We also plan to incorporate Misty’s IMU in order to stop the motors. The reason we want to do this is because the user can disable the edge hazard sensors in which case the motors won’t stop if she is tipped over. It’s also possible that Misty could fall into a blanket or something else in a way that keeps her hazard sensors seeing a surface, meaning her hazards won’t detect a reason to stop her motors. The IMU will always detect if she’s tipped and can’t be disabled, so we’ll use it (in addition to the edge sensors) to stop the motors in that case.

Misty stopping at chair

This is all a great segue to my next question: how can developers use sensor data to code their own obstacle avoidance skill? 

Adam: Users can register for data from Misty’s ToF, Bump, IMU, and depth sensors to use in their own hazard/obstacle avoidance skill.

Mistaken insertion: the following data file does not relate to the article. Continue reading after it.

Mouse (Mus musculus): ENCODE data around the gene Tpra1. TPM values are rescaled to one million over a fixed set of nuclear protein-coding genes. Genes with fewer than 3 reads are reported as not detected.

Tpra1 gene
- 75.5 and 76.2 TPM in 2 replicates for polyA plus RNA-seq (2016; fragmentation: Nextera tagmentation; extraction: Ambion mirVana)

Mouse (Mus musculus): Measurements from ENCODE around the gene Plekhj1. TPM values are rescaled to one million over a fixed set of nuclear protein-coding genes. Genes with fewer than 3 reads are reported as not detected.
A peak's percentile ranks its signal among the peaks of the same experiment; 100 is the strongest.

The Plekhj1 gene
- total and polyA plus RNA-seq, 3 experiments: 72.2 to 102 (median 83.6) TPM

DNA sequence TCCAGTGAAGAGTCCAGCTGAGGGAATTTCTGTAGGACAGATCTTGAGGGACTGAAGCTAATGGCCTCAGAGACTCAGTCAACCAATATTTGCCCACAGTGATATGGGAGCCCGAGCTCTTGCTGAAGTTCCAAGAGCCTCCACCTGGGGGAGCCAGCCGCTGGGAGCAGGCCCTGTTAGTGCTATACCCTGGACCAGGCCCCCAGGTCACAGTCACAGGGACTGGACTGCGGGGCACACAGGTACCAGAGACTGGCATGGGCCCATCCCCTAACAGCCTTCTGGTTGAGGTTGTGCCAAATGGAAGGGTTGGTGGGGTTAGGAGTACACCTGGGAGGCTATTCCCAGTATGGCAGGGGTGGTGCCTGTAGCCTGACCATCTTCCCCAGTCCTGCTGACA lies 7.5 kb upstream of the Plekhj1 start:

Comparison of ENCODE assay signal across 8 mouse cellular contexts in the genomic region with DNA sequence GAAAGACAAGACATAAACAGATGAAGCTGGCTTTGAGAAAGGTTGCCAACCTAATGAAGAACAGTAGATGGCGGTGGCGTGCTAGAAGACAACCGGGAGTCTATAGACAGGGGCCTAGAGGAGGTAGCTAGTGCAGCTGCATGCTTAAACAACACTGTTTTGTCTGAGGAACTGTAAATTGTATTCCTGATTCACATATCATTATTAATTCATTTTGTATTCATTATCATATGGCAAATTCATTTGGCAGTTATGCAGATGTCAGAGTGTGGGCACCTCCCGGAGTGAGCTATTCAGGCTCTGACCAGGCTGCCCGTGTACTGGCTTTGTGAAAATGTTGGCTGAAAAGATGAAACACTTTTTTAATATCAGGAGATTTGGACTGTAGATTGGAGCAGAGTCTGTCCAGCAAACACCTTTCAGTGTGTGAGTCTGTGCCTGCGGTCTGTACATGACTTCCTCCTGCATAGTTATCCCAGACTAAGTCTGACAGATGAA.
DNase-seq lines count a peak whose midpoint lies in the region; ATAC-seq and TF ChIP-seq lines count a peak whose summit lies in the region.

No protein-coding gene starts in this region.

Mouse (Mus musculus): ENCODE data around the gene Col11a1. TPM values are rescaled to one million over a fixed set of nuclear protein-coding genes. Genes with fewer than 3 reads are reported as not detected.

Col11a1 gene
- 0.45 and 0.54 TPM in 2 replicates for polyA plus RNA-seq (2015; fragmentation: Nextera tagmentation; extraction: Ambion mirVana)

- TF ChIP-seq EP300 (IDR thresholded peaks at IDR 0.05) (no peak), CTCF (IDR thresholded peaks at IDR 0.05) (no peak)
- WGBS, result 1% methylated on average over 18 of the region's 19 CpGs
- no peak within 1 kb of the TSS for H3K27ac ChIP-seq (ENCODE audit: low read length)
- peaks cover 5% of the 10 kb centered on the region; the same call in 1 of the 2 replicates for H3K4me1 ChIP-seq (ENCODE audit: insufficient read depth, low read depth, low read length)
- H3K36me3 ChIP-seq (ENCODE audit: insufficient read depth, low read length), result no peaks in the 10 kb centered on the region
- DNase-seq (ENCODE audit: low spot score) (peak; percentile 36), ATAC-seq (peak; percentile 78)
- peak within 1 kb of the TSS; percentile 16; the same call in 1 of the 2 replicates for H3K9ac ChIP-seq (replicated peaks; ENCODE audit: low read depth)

When they do this, their skill will constantly check the information from the sensors that they want to use. When that information indicates Misty is too close to an obstacle, their code could have Misty stop and find another path. For example, if they’ve decided they want the minimum distance of an object to be .2 meters when Misty responds, they could write code to have her back up and find another path whenever an object comes within that distance.

But wait, isn’t that what the hazards system is supposed to do already? 

Steven: Yes, but some users will simply want to code it themselves. Or, they may need a behavior other than that in the firmware or in addition to it. For example, you could also program her to turn and have her LED lights glow when her ToF sensors detect an edge from a specific distance you determine, or you could program her to say “Ow!” if her bump sensor is triggered. It just depends on what people are trying to do. If they do want to code it themselves, they’ll need to disable the hazards system in the firmware so the two don’t compete.